The 18th Annual Report of Biopharmaceutical Manufacturing Capacity and Production, 2021, a mammoth, annual effort from BioPlan Associates, provides a comprehensive snapshot of significant, paradigm-affecting trends in biomanufacturing. You may not agree with everything the BioPlan team concludes, but their observations are always worthy of serious consideration.

The report summarizes BioPlan’s survey findings over the past year, provides historical perspective, and is chock full of thought-provoking numbers.

For example, respondents were asked about their companies’ plans to increase capacity for mammalian and microbial cultures. While a lower percentage of those surveyed expected capacity increases, estimates for the extent of build-outs were in line with 2019 numbers but significantly lower than last year’s. That is understandable given the uncertainty surrounding the COVID epidemic, and the fact that respondents were operating under the long-held “Tufts” approval paradigm of, approximately “15 years and three billion dollars,” which industry experts have been pushing as gospel for years.

The average expected five-year capacity increases for 2019, 2020, and 2021, respectively, were 43%, 57%, and 43%.

“The slight overall decline over this brief time period suggests overall satisfaction with access to mammalian and microbial capacity,” says Eric Langer, managing partner and chief editor of the 2021 report.

Cell therapy guesstimates

Anticipated increases in microbial systems also declined compared with the 2020 poll, from 48% to 35%. Interestingly, despite the all the press reports extolling the future of cell and gene therapies, guesstimates for “cell therapy” production remained steady year-over-year, in the 30% range, while respondents predicted just modest growth for gene therapies, 29% in 2020 and 36% in the 2021 survey.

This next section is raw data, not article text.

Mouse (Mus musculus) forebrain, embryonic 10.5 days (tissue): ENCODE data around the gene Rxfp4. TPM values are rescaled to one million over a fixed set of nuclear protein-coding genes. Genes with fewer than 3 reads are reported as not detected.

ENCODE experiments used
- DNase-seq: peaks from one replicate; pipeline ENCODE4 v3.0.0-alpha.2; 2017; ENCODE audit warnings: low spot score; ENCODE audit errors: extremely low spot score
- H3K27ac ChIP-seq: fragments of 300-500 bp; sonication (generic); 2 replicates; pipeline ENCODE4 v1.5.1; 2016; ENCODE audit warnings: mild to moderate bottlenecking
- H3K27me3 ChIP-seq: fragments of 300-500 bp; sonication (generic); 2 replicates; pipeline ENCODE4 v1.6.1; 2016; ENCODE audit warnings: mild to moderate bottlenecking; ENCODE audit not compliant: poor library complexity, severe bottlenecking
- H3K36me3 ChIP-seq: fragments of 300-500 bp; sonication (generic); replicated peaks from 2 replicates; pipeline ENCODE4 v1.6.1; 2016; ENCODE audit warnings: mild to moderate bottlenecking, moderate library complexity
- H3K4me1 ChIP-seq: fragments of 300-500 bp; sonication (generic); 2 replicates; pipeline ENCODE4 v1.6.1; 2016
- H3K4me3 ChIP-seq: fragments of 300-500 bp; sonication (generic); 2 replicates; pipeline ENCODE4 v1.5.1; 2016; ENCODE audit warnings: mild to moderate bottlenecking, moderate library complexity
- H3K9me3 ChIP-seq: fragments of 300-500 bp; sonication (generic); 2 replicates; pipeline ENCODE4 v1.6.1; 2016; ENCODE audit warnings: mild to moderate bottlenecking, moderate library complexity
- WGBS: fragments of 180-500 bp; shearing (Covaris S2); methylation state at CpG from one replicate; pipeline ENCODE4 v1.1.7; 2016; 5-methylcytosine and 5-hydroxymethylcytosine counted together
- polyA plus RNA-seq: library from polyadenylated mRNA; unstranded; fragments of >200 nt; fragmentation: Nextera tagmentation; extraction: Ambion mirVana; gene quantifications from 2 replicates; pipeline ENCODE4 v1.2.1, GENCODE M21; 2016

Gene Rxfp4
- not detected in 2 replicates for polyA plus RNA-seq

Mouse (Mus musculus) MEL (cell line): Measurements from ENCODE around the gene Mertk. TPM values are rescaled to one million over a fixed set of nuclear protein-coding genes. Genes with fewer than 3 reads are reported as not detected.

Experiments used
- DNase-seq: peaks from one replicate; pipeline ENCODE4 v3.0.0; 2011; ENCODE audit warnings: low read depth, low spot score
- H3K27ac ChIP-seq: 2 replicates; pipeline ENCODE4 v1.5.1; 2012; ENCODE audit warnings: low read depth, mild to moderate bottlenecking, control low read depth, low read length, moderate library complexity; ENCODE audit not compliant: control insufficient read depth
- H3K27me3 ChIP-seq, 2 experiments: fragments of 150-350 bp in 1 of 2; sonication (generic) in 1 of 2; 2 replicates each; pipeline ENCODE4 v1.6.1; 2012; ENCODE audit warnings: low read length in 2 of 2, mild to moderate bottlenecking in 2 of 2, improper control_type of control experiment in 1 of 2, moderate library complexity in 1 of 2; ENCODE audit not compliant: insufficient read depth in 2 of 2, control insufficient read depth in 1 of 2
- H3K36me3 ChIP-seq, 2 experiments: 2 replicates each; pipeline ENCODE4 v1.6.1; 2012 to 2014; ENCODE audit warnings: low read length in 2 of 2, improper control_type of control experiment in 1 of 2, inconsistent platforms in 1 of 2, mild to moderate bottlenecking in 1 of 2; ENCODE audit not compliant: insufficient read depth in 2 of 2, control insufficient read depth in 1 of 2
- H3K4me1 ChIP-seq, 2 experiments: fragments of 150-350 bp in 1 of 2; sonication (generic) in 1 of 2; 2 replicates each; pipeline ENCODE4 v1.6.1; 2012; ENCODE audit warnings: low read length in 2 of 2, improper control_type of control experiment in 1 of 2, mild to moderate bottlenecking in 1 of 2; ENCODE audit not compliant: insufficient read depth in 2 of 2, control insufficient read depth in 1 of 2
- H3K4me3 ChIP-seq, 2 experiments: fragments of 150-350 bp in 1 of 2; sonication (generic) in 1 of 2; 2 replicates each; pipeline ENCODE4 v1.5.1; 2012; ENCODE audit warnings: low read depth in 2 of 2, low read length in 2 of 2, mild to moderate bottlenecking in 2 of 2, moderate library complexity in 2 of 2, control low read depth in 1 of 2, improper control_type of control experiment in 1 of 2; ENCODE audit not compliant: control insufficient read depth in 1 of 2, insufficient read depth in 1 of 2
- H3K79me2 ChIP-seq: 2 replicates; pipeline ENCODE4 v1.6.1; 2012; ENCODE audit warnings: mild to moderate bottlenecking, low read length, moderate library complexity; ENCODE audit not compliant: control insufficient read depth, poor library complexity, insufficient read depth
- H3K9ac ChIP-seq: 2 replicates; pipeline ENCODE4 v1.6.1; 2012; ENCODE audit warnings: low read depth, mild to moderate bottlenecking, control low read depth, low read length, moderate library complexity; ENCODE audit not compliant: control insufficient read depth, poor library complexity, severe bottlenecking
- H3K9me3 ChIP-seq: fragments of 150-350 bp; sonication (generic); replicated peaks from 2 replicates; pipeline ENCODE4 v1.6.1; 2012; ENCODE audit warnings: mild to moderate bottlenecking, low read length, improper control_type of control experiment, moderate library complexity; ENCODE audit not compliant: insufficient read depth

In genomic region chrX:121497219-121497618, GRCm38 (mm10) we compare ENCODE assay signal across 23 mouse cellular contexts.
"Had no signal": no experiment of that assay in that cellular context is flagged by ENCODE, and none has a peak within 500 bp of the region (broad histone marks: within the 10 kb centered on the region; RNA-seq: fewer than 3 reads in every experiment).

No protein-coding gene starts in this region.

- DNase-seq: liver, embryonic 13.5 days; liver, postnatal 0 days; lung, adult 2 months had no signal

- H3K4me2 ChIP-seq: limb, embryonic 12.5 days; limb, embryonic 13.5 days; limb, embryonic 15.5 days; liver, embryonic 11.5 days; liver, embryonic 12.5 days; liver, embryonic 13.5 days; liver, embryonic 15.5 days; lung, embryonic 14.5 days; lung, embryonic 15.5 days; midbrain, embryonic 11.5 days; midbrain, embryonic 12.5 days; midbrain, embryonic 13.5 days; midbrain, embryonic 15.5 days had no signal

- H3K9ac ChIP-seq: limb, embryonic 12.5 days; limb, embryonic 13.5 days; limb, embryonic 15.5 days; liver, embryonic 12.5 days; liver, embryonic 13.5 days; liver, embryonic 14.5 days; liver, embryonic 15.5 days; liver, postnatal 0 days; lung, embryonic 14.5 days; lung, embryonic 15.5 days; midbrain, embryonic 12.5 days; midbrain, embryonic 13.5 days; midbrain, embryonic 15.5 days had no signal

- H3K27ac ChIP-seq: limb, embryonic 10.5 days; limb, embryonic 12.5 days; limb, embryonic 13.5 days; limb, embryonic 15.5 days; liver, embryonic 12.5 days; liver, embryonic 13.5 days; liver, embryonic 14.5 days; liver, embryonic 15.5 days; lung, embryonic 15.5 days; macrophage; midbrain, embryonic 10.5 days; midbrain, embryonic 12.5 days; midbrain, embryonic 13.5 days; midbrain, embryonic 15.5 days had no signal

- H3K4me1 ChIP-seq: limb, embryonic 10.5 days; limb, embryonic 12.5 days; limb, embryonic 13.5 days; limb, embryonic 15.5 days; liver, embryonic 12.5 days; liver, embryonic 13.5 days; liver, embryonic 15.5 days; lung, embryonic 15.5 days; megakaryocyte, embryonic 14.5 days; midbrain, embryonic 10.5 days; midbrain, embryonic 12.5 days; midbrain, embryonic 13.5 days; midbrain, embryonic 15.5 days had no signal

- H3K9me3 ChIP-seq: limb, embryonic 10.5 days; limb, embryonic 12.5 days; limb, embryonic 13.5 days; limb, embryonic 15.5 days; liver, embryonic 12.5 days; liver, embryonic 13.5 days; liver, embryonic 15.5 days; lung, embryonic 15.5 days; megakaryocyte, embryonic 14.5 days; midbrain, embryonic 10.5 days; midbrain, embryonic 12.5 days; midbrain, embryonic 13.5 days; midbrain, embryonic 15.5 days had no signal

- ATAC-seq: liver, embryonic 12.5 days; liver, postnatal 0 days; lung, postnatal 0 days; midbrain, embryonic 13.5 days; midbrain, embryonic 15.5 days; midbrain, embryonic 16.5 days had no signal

Langer, however, predicted a worsening “capacity crunch” for these new therapeutic areas where, he says, “much more capacity than what we see in the survey will probably be needed.”

According to Langer, the biopharmaceutical sector grows at around 12% annually, a doubling time of six years, and that FDA approves approximately 20 new biological drugs every year. Thus, capacity needs are cumulative. “A hundred new products will be approved during the next five years, which are added to the 100 or so already marketed.

Assuming approval rates continue, this surge in biopharmaceutical products suggests that respondents are underestimating, to some degree, the industry’s capacity needs. “Another factor to consider, [from Langer’s report:] the majority of biomanufacturing facilities undergo significant expansion, upgrade, or construction about every five years.”

One could say then that facility expansion and upgrades are already built into the system, with emerging or novel products adding to the already thick layer of icing on that particular cake.

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